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Real-world views on the role of IoT in the farm-to-fork food chain

Late on in 2016, Quocirca carried out primary research for Rentokil Initial, looking at perceptions about the current and future impact the internet of things (IoT) will have on organisations.  The respondents were from large companies in the farm, logistics/warehousing, food processing and retail industries in Australia, China, the UK and the USA.  None of the respondents was in a technical position – they were all chosen because they had responsibility for food hygiene within their organisation.

And herein was where a wake-up call to all those technology companies that believe that the IoT is fully understood within their target organisations, for example when it comes to the likely number of devices involved.  In research carried out by Quocirca for ForeScout earlier in 2016, where the respondent profile was senior IT decision makers in German-speaking countries and the UK, the average number of IoT devices expected to be in use within an organisation within 12 months was 7,000.

What quantity of IoT devices do you expect to deploy in the coming 24 months? (From Rentokil Initial research)

Figure 1: What quantity of IoT devices do you expect to deploy in the coming 24 months? (From Rentokil Initial research)

Compare this to the Rentokil Initial research, where only 10 respondents out of the 400 expected to have more than 1,000 devices – with nearly half expecting “very few” (less than 10) (see Figure 1).

Why the discrepancy? A more granular drill down into the data, hints at the reasons.  Within the farm-to-fork food chain, the logistics function is already a big user of IoT devices.  Chilled transport uses temperature detectors and cab-based GPS generally linked to central control systems; some advanced logistics companies are using multi-function systems that not only monitor temperatures, but also things like when and where the lorry or container’s doors were opened; the G-forces on the food packed in transit; CO2, nitrogen and other gas levels and so on.

It would have been expected that amongst the 100 logistics and warehousing companies interviewed, more would have had such capabilities – and therefore, the number of IoT devices already in use would already exceeded 1,000.

Food processing lines also tend to be full of IoT devices – for example, devices monitor the quality of food; the temperature of blanching or cleansing water; look for any problems along the line.

Rentokil Initial carried out some roundtables with some of their customers to drill further into perceptions around IoT.  One respondent stated that they had never even heard of the term IoT.  Others stated that they had specific needs – but did not see things such as the monitoring of how employees dealt with personal hygiene as an IoT issue.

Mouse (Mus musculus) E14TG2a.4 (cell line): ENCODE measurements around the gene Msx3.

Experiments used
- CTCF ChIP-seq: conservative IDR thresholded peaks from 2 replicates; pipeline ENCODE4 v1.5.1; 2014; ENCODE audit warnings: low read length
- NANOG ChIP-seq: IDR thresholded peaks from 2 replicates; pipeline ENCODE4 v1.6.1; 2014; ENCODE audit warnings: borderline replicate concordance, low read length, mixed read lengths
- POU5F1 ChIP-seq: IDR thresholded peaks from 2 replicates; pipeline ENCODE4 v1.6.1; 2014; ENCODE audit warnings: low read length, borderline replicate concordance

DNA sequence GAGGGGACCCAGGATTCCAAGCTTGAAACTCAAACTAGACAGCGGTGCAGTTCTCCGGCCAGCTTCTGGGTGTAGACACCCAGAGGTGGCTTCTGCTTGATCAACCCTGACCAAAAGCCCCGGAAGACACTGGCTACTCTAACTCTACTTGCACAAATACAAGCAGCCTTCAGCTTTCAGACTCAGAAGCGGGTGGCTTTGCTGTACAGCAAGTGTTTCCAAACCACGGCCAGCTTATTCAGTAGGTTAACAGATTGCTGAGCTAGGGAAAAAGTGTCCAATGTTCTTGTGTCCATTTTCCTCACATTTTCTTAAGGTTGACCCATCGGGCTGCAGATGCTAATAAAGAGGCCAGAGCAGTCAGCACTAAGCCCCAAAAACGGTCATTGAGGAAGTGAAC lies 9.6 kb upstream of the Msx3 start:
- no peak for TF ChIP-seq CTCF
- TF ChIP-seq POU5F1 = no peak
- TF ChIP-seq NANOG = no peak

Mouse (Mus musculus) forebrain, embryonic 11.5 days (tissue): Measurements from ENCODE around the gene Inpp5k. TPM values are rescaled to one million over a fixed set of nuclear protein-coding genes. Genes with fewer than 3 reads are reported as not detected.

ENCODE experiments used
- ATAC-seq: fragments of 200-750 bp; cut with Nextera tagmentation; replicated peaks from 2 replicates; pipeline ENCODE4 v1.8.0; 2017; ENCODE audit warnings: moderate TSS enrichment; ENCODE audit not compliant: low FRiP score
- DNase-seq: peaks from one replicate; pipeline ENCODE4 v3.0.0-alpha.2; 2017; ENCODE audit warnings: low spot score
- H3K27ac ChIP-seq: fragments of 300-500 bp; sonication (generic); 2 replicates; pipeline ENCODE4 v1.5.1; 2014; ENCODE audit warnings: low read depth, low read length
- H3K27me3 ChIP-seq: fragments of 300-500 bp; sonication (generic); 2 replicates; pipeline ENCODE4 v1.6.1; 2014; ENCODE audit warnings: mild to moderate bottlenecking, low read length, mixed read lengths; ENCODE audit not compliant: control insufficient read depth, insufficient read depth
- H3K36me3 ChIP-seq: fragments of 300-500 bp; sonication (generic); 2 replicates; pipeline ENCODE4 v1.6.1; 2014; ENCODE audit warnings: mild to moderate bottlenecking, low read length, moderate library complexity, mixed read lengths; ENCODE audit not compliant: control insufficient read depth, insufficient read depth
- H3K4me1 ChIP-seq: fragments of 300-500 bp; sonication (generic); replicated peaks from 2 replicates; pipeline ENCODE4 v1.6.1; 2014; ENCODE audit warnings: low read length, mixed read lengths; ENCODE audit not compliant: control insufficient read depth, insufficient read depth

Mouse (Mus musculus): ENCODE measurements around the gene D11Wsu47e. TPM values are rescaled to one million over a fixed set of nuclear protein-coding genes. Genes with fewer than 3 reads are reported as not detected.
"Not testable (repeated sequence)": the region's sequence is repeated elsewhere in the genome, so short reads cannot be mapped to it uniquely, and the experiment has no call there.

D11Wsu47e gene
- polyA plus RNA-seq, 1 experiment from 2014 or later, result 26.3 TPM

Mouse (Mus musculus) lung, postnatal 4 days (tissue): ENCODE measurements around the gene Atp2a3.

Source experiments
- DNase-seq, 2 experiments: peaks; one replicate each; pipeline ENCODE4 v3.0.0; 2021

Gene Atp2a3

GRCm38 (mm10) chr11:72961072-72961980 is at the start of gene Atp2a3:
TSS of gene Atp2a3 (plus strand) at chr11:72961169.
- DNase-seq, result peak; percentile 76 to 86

It becomes apparent that whereas technical staff are seeing all of these as areas where IoT is of use, less technical staff see them as general tools of the trade – something that is part and parcel of what is needed, but not part of a more coherent, joined up environment.

In the context of managing food safety within your environment, how important are the following pieces of information?

Figure 2: In the context of managing food safety within your environment, how important are the following pieces of information?

“Having enough data to rapidly and effectively deal with an infestation/hygiene incident” was the number one concern.  However, other parts of the research showed that tying this in to a need for a more standardised IoT platform where such data could be pulled together so that this can be done was not being thought about.

It is apparent that there is a deep chasm between those in the technology space who are building up a knowledge of the IoT and those in the line of business who are actually trying to deal with the day-to-day problems.

Vendors with an interest in IoT approaching IT departments may well find that they are shouting in the echo chamber – the people that they are targeting will agree with what they say, but will not be able to raise the funds necessary for funding meaningful IoT projects.

Instead, these vendors must construct solid business messages around why the IoT matters to the business; they must have solid use case scenarios that use the right language to empathise with the line of business’ needs.

Otherwise, IoT projects will be carried out in silos of usage, leading to the age-old IT problems of islands of data that cannot be pulled together easily and analysed.  This then minimises the value of the IoT and fails to provide the distinct value that benefits the business.

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